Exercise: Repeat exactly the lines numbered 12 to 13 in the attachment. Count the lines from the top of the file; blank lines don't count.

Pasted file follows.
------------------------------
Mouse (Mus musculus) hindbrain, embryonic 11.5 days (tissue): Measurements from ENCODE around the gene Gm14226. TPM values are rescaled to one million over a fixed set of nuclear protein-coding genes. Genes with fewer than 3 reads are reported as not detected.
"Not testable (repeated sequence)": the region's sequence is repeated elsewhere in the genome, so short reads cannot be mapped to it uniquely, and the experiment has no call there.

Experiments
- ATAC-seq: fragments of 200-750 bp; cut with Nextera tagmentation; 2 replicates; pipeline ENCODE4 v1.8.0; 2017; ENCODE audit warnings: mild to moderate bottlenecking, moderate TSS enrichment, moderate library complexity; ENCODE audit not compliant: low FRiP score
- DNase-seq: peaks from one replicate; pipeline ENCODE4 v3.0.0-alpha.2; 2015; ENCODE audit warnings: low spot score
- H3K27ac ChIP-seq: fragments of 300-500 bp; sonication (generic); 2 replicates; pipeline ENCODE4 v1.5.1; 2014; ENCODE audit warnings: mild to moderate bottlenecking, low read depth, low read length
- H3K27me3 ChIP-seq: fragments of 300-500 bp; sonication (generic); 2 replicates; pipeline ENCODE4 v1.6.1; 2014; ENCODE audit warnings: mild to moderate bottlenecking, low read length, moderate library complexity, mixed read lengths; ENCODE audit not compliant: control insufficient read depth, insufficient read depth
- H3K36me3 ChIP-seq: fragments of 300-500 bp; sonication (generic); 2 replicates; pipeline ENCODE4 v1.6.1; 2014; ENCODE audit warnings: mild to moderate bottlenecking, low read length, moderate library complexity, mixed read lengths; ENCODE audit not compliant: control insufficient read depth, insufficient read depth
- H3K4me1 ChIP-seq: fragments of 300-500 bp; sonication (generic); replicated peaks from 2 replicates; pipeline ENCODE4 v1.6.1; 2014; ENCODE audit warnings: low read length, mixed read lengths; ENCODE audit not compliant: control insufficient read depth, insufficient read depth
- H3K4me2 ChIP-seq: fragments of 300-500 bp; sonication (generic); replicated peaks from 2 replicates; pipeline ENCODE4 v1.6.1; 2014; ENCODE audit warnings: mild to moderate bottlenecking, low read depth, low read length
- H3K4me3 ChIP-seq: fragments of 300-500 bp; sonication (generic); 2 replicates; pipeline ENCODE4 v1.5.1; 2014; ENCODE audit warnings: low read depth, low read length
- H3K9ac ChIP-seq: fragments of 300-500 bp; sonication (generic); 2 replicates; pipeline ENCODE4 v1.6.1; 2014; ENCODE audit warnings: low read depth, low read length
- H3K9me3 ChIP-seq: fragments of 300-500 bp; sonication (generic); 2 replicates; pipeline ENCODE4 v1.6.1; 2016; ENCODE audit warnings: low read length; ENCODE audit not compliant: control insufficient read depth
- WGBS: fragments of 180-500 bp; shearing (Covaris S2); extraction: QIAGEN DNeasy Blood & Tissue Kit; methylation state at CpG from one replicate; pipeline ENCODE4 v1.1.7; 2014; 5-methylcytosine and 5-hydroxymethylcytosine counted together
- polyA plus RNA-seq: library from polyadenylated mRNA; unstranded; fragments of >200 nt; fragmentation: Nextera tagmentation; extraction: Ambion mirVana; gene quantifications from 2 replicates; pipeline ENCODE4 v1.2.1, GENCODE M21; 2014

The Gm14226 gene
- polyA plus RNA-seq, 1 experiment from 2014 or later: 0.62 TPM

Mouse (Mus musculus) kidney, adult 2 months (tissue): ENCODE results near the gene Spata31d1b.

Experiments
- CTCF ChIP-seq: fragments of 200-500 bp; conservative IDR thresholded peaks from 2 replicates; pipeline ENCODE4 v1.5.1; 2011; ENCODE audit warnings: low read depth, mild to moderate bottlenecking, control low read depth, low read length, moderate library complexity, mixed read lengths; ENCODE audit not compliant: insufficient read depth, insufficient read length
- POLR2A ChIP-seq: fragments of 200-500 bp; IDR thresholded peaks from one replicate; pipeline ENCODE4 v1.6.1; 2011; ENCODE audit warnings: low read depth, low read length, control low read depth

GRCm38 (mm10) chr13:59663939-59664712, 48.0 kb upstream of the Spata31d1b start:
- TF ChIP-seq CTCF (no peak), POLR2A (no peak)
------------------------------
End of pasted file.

- H3K9ac ChIP-seq: fragments of 300-500 bp; sonication (generic); 2 replicates; pipeline ENCODE4 v1.6.1; 2014; ENCODE audit warnings: low read depth, low read length
- H3K9me3 ChIP-seq: fragments of 300-500 bp; sonication (generic); 2 replicates; pipeline ENCODE4 v1.6.1; 2016; ENCODE audit warnings: low read length; ENCODE audit not compliant: control insufficient read depth